Dylan Klebold was depressed and about a year before the Columbine shooting bought his first gun to kill himself then shortly afterward wrote in his journal about going on a killing spree. The attack a year later was meticulously planned by both Eric and Dylan as a grandiose suicide mission from the start although they did play with the idea of escaping to Mexico before rejecting it (JSCO, 2000). According to FBI psychologists, Eric Harris likely had a severe cognitive disorder as well as depression but the two of them had a wide circle of friends and there were little if any signs of being ostracized from groups they cared about (Cullen, Dave, 2004). Of school shooters as of 2002, “41 percent appeared to socialize with mainstream students or were considered mainstream students themselves” (Vossekuil, B., Fein, R., Reddy, M., Borum, R., Modzeleski, W., 2002, pg 29), and although they wouldn’t be called mainstream, they were popular enough. The media at first reported that bullying was one of the primary reasons for the attack and then later reversed course and followed the Jefferson County Sheriffs Office in declaring that there was no appreciable bullying at all.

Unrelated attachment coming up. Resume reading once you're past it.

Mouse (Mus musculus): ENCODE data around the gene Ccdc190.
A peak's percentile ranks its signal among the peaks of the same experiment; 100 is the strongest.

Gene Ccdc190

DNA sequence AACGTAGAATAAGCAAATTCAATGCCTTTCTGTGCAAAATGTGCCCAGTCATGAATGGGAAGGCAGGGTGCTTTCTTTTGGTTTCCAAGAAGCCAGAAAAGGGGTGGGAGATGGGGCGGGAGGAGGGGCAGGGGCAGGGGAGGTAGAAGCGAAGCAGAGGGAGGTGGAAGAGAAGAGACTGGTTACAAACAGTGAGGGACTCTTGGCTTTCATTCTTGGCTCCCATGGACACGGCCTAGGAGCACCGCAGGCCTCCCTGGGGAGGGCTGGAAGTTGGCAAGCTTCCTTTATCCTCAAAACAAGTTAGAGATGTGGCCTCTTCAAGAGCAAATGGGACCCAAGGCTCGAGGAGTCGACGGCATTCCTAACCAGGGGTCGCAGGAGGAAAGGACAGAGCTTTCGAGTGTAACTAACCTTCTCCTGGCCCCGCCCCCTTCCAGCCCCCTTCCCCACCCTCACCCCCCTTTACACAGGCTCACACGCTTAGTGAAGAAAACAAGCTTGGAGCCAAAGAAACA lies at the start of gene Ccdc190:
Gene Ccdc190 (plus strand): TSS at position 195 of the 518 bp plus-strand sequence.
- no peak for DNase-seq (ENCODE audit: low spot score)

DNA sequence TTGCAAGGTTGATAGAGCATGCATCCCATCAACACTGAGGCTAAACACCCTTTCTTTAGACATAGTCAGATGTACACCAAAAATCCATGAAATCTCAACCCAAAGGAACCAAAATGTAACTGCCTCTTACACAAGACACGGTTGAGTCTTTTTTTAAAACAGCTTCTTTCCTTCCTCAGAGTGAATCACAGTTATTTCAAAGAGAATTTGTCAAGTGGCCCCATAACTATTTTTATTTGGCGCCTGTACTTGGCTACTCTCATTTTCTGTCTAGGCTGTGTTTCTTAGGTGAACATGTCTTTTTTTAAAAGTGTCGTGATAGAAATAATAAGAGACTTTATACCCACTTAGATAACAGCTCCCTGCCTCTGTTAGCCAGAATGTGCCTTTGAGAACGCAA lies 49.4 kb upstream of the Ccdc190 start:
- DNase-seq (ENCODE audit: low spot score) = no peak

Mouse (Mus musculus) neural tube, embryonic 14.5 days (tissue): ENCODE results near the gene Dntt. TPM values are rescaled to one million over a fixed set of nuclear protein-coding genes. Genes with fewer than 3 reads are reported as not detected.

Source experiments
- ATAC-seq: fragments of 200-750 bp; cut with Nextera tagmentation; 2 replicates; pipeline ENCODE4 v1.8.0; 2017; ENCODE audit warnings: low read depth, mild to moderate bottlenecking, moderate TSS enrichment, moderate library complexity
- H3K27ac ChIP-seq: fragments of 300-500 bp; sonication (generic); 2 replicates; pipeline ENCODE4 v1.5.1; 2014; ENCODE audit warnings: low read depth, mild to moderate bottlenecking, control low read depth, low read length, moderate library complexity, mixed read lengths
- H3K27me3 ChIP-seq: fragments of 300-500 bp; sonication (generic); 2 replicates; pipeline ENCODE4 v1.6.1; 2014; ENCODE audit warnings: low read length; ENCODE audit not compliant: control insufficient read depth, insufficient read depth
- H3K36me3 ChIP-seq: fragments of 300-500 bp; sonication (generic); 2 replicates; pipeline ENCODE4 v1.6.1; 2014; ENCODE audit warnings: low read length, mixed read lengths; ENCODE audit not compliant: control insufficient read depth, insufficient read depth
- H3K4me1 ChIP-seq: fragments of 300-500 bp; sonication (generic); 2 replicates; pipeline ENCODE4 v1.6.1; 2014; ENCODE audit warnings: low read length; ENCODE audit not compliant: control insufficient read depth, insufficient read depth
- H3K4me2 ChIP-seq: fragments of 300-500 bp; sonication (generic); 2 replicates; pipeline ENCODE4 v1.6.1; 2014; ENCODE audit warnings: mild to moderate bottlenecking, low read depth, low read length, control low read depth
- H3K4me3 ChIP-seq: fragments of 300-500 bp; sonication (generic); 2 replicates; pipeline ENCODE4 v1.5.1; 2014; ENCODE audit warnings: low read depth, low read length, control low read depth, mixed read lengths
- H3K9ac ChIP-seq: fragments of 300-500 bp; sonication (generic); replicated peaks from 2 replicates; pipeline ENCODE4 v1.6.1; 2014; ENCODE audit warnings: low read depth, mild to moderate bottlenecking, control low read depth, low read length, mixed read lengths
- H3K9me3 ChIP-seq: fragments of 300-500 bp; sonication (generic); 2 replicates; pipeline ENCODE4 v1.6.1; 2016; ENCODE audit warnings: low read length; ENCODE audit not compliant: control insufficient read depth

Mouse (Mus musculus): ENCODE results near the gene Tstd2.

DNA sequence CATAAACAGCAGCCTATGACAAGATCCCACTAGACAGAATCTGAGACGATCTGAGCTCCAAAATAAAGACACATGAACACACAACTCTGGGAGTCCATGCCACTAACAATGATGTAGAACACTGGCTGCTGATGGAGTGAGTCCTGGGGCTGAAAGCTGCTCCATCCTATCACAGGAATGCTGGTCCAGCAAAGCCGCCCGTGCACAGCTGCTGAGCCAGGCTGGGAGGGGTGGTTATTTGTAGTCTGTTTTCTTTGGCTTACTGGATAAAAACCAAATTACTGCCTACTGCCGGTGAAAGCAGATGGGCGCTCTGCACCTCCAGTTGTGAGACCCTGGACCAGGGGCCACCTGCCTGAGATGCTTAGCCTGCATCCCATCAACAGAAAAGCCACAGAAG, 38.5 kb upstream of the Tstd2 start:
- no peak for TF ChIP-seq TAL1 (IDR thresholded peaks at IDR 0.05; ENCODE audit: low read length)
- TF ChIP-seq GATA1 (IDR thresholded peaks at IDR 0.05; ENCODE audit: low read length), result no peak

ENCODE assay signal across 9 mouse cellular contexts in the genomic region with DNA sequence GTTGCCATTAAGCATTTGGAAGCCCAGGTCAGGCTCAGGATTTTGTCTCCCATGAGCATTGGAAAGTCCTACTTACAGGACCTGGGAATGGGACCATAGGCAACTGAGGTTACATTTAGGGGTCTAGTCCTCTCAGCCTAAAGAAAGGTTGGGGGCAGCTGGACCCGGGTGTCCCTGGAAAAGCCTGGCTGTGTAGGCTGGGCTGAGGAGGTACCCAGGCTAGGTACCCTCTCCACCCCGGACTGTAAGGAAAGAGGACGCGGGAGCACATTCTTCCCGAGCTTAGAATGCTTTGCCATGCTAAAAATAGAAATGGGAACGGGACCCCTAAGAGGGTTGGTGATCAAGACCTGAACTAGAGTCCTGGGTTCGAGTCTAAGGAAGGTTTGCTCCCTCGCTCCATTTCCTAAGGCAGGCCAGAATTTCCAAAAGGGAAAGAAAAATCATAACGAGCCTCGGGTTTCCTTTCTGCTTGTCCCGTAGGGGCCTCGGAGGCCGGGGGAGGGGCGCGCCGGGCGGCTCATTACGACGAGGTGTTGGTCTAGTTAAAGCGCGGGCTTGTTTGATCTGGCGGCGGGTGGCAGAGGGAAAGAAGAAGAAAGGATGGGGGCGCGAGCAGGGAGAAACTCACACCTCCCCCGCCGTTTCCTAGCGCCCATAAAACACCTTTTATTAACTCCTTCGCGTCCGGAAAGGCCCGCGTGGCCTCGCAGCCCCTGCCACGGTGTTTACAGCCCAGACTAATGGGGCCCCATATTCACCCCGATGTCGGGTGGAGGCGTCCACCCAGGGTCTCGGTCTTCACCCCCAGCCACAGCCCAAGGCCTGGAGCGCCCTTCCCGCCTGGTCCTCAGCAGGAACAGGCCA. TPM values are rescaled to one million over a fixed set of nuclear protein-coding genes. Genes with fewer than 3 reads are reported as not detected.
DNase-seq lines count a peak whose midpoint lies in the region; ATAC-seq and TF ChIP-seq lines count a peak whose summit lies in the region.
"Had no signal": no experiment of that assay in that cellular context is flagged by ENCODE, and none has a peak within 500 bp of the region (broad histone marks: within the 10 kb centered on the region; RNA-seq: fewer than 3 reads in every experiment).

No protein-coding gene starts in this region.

Interestingly, there was a group at Columbine that did have a “uniform” and “look”, roving through the school unimpeded, physically assaulting and taunting other students, sometimes in full view of teachers who turned away or took no action. The school athletes, centered around state wrestling champion Rocky Wayne Hoffschneider, were known as “the steroid poster boys”. They wore white baseball caps and terrorized all they pleased as reported in the Washington Post(Adams, Lorraine, Russakof, Dale, 1999), even getting the police to drop criminal charges at times. This atmosphere permeated the school and was reportedly encouraged by the school administrator, Rich Long.